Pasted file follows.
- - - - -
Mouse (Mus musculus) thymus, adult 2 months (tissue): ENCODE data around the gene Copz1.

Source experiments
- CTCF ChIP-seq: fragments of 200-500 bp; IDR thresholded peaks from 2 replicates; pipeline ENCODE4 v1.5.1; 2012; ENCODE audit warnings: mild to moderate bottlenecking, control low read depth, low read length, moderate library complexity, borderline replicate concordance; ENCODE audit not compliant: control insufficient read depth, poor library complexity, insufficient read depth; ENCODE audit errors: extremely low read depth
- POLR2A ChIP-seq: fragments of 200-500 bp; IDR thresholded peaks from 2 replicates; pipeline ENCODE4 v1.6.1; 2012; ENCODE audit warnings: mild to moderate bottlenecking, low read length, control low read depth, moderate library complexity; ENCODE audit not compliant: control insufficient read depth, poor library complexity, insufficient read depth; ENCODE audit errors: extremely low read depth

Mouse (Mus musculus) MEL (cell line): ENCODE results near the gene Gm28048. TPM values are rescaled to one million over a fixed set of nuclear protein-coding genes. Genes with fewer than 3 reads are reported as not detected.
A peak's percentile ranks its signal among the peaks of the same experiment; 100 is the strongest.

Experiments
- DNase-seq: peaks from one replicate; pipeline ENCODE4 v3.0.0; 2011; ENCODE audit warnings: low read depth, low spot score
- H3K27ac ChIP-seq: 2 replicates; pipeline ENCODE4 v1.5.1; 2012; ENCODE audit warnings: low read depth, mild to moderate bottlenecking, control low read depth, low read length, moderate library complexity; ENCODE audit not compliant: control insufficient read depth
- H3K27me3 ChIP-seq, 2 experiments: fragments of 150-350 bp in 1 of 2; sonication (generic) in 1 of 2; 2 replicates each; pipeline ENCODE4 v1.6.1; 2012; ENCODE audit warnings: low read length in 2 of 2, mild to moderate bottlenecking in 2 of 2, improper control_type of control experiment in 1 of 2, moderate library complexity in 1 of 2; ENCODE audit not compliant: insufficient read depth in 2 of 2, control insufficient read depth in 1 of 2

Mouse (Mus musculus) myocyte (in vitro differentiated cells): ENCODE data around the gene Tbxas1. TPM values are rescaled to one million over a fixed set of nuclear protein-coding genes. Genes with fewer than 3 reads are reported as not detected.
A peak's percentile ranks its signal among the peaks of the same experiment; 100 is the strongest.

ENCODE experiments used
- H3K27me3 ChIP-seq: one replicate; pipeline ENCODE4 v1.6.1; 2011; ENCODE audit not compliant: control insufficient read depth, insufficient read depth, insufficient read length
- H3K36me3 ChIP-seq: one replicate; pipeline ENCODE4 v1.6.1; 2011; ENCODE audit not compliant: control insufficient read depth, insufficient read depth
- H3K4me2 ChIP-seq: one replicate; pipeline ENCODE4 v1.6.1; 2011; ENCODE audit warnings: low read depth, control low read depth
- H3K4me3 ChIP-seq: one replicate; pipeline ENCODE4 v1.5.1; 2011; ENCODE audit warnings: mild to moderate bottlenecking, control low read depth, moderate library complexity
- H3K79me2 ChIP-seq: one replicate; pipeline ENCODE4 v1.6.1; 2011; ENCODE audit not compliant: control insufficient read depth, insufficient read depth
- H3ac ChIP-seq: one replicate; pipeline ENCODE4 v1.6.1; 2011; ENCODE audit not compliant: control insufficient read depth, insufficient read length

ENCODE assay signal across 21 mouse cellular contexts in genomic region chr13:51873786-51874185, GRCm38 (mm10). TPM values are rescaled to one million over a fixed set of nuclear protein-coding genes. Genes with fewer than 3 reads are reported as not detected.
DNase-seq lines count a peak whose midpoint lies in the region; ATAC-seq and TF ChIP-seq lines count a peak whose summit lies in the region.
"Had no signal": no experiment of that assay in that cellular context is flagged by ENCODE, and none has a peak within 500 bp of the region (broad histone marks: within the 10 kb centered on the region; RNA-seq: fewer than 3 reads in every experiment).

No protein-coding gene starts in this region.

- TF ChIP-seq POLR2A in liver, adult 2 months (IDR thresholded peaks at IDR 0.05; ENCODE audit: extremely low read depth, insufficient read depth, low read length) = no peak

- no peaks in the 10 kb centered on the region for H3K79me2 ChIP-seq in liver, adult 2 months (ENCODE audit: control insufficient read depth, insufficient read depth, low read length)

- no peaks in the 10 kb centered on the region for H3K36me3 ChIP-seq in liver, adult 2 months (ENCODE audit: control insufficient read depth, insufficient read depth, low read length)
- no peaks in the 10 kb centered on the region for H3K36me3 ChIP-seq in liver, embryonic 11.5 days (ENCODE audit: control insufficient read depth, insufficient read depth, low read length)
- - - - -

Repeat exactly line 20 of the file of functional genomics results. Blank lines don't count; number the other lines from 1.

ENCODE assay signal across 21 mouse cellular contexts in genomic region chr13:51873786-51874185, GRCm38 (mm10). TPM values are rescaled to one million over a fixed set of nuclear protein-coding genes. Genes with fewer than 3 reads are reported as not detected.